Previous Section Back to Table of Contents Lords Hansard Home Page

Lord Ashley of Stoke: I support my noble friend, who put her case so well. I am extremely surprised that the noble Lord, Lord Renton, should say that there is a danger of creating a precedent because my noble friend went out of her way to say that the precedent is already established in the Sex Discrimination Act.

The principle is precisely the same. The strength of my noble friend's case is that because the section is in that Act it gives us a valuable precedent and is a crucial part of the legislation. Therefore, by omitting the principle from the Bill, the Government are, in a sense, discriminating against disabled people by their failure to provide adequate legislation. We are not at all interested in existing legislation; we are concerned with future legislation. That is a very important factor and one of the important reasons why my noble friend deserves support.

Can the Minister say why the Government deliberately omitted that clause? Perhaps I may speculate on two possible excuses, although I am sure that the Minister will have a very good reason rather than excuses. However, my first example is on the question of money. No government want to spend money unreasonably, but, as the Minister well knows, there is provision in the Bill to cover unreasonable accommodation. Therefore, there is no question of unreasonable amounts of money being spent because of the amendment, which I hope the Minister will accept.

The only other excuse or reason that I can think of is that the Government do not want the hassle and that they fear that arguments will arise over such issues as safety regulations. But we will not remove discrimination and prejudice or get reasonable provision for disabled people without a lot of hassle. We shall have the hassle in any event when the Bill is enacted; but hassle is an essential and worthwhile price to pay. If the Government fail to accept the amendment, I believe that they will have far more hassle if subsequent legislation goes against the letter or the spirit of the Bill.

Lord Swinfen: My name is attached to the amendment and I should like especially to support its principle. My noble friend Lord Renton praised Clause 23(2). Of course, it may have been faint praise, but it was nonetheless praise. However, how can subsection (2) work without there being some work on subsection (1)? Looking at the provisions and the regulations produced under the legislation, one would have to undertake a certain amount of investigation to ascertain whether there are any contradictory Acts around.

27 Jun 1995 : Column 664

When he responds to the amendment, can my noble friend the Minister say whether, as drafted, the provision would cover secondary legislation? I ask that question because I have a feeling that it may cover only primary legislation. I suspect that most of the problems are caused not necessarily by primary legislation (which should be looked at by parliamentary draftsmen when preparing Bills) but by the way in which the regulations produced under various enactments are actually put into effect.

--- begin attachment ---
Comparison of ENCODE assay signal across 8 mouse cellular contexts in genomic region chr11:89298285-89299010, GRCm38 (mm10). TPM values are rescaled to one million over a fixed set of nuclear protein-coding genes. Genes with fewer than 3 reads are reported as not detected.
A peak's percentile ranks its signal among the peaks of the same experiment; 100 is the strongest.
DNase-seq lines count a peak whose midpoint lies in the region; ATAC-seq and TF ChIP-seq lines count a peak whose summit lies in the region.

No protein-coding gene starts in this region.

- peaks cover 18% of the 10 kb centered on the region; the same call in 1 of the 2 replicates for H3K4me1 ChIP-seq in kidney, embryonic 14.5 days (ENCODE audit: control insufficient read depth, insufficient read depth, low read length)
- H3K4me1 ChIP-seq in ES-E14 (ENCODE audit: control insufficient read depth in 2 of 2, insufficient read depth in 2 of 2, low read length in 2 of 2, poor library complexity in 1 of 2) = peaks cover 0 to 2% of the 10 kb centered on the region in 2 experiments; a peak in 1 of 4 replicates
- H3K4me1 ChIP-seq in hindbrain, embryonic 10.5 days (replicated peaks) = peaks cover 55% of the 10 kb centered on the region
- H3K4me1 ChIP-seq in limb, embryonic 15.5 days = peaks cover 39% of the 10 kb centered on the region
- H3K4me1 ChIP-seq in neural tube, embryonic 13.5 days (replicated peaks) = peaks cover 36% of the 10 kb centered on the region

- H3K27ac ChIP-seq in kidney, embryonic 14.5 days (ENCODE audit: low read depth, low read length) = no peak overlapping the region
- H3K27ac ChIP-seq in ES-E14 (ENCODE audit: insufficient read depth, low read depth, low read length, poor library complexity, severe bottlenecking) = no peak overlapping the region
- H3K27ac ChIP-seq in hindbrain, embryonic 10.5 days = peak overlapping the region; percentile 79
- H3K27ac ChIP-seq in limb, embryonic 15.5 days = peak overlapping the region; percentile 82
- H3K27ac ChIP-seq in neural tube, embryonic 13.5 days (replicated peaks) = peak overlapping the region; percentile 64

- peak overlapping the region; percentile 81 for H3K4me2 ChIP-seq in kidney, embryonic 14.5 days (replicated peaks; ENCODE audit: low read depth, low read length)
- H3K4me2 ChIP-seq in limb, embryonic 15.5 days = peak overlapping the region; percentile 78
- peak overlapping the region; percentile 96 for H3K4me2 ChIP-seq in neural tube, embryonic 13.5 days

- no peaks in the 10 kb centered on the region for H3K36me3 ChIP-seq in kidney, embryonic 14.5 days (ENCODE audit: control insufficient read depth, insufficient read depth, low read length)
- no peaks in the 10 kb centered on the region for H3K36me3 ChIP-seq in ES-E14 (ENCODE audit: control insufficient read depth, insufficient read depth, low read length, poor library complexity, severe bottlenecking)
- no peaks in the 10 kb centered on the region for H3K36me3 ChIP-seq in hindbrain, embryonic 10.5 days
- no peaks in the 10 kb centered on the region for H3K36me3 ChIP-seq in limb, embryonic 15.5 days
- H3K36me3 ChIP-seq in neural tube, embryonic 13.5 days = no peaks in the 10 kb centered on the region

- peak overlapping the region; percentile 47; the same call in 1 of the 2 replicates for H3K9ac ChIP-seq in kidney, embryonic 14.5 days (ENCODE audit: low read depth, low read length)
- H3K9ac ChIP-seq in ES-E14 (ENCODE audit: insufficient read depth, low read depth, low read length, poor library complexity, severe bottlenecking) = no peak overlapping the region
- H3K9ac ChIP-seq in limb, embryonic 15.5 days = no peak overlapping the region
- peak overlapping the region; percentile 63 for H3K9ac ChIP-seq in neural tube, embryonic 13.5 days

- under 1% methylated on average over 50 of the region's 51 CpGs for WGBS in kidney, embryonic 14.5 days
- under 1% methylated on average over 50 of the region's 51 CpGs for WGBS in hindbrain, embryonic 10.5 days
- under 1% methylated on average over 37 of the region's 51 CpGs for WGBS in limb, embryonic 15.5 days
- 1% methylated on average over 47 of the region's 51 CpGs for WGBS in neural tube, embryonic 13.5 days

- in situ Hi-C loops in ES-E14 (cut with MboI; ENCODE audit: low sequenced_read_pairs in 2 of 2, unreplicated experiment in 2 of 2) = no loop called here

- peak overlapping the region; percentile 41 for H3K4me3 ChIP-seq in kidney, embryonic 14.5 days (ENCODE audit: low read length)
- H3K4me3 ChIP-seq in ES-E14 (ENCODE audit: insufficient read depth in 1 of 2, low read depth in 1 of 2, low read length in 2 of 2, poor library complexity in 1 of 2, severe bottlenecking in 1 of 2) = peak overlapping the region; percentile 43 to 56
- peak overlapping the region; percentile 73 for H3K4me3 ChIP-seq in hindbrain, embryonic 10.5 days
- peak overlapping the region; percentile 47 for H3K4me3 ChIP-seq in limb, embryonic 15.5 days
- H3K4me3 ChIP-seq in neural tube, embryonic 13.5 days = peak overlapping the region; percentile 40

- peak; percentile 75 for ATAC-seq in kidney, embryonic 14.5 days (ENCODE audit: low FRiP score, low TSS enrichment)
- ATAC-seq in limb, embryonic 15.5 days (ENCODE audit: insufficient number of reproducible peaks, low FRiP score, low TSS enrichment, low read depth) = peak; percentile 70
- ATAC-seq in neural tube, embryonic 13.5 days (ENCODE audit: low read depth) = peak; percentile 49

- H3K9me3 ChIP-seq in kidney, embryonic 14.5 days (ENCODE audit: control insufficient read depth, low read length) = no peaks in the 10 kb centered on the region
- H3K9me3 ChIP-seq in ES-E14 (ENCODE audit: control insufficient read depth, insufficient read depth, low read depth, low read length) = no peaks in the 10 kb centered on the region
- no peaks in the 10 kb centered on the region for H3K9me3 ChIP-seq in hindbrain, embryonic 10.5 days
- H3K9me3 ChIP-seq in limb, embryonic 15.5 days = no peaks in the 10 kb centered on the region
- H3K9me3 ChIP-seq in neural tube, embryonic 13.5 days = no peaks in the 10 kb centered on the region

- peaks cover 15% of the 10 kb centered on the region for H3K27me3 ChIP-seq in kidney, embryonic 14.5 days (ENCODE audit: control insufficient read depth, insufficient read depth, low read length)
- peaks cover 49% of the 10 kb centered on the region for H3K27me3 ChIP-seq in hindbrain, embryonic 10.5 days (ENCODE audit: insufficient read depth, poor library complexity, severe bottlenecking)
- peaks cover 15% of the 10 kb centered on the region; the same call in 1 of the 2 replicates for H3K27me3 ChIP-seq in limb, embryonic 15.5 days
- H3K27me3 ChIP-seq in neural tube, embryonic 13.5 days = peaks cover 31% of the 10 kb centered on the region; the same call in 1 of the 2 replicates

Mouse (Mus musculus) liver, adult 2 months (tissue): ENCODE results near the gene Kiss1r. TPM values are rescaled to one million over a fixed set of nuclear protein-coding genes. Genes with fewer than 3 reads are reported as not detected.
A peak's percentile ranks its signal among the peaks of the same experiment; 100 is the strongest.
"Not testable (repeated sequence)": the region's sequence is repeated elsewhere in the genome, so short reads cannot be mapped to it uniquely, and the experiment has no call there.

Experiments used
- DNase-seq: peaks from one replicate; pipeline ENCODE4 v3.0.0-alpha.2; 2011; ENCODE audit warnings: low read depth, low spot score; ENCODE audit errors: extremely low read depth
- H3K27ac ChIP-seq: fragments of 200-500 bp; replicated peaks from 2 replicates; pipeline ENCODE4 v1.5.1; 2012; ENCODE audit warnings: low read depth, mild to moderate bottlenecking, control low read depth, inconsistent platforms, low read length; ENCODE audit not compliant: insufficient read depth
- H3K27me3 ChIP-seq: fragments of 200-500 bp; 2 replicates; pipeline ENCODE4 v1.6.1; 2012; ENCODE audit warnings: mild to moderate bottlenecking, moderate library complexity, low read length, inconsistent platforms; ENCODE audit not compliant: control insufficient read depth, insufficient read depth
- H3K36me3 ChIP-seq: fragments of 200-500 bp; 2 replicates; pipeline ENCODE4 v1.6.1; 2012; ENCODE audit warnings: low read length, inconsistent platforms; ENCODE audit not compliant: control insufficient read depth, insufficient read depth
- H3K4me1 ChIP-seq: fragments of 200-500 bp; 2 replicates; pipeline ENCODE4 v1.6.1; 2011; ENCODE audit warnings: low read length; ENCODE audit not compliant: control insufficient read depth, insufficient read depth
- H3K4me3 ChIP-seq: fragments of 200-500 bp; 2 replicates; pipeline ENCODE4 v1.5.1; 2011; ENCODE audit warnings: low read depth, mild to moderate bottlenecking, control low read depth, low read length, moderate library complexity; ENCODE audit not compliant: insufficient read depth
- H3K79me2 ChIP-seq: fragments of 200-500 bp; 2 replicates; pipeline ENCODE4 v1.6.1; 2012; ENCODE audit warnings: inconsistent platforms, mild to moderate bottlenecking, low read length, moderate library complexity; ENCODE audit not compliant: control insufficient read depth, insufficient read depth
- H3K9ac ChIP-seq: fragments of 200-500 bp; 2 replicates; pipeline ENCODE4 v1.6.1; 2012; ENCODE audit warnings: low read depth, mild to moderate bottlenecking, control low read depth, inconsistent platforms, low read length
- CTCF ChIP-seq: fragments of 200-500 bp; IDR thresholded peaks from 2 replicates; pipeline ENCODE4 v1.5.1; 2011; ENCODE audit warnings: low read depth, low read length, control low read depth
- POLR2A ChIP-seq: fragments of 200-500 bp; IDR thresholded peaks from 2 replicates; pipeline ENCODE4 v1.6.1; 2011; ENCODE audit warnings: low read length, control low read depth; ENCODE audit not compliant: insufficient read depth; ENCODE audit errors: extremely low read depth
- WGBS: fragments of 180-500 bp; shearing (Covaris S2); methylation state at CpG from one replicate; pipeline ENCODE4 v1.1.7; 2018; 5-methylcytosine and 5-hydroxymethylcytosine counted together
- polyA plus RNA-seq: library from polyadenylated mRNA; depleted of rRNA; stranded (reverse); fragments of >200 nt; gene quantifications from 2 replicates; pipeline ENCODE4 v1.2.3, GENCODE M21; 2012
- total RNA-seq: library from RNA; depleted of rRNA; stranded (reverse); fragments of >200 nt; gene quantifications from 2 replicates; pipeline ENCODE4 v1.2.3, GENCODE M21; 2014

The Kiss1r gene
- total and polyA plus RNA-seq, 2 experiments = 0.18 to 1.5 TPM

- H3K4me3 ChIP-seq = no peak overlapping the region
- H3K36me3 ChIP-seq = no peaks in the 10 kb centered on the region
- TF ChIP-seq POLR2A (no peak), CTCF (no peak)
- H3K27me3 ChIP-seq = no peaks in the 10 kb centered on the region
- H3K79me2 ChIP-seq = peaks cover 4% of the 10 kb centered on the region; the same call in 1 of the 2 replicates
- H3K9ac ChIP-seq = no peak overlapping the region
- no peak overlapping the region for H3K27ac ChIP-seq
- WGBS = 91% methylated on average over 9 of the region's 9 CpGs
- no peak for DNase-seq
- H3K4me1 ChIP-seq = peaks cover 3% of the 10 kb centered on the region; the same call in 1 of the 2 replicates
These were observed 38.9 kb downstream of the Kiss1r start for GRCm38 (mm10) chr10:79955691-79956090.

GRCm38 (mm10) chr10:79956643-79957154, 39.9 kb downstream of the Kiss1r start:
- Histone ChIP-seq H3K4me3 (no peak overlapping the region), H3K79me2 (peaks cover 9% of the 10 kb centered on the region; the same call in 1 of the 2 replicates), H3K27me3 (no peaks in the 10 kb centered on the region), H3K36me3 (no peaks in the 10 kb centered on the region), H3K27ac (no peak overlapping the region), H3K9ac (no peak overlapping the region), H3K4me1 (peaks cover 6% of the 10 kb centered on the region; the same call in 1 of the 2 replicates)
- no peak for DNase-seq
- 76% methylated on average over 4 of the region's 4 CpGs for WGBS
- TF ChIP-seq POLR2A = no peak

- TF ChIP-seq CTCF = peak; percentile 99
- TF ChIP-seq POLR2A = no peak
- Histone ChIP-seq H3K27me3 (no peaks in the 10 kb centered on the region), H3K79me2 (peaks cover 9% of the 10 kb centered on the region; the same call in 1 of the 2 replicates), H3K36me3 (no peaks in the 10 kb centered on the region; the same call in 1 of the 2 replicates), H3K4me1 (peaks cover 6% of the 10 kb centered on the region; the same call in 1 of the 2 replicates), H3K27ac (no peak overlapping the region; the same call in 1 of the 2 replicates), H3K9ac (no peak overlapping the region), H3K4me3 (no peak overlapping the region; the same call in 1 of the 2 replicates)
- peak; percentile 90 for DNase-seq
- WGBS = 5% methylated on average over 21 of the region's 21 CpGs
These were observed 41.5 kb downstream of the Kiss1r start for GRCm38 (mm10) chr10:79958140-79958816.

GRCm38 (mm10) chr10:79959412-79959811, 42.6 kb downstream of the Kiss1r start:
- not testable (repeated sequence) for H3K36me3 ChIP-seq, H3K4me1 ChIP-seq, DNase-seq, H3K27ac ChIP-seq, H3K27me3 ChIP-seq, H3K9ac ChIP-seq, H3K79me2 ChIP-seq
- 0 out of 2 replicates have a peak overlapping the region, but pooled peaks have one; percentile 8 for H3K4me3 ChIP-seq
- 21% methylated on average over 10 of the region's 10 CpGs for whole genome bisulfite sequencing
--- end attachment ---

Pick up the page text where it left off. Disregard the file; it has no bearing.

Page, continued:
Perhaps I may give Members of the Committee an example from my own experience when dealing with fire officers. When there is a change of individual holding a particular post, all the requirements in a particular building also change because the new man's fads—and it is normally a man—happen to be totally different. Such changes can prove to be very expensive for disabled organisations and also for business.

Baroness Masham of Ilton: I do not know whether this is the right time to mention it, but I have received yet another letter. This time the letter is from the vice-chairman of the Oxford City Access Committee. The committee is most concerned about city centres of such towns as Oxford which are being closed to traffic. The letter says:

    "I beg you to use your influence to press for more power to be given to local authorities when they shortly take over responsibility for access for disabled people in city centres. In fact, a legal right of access is needed".

I hope that the Minister will ensure that such a provision is somehow incorporated into the Bill. Access is absolutely essential to such people if they are to live a normal life.

Lord Carter: It may be of assistance to the noble Baroness to know that I have tabled Amendment No. 126A which deals with that very point.

Baroness Masham of Ilton: I thank the noble Lord for that information.

6.45 p.m.

Lord Mackay of Ardbrecknish: The amendment seeks to place a separate duty on the NDC to examine legislation to ascertain whether it is inconsistent or contrary to the aim of eliminating discrimination against disabled people. I hope that Members of the Committee will forgive me if I tell the noble Baroness, Lady Masham, that I believe her point does not actually arise under the current amendment. However, we shall perhaps deal with it later. I shall certainly look into the point that she mentioned. Moreover, if Members of the Committee will extend a little further tolerance to me, I should say that I have looked into the point that the noble Baroness raised regarding an earlier letter that she read out this afternoon. The noble Baroness said that it was letter number one. I was surprised at the suggestion that my honourable friend Mr. Hague, the Minister for Social Security and Disabled People, had—and I believe that I remember the words correctly—"fobbed off" a disabled constituent.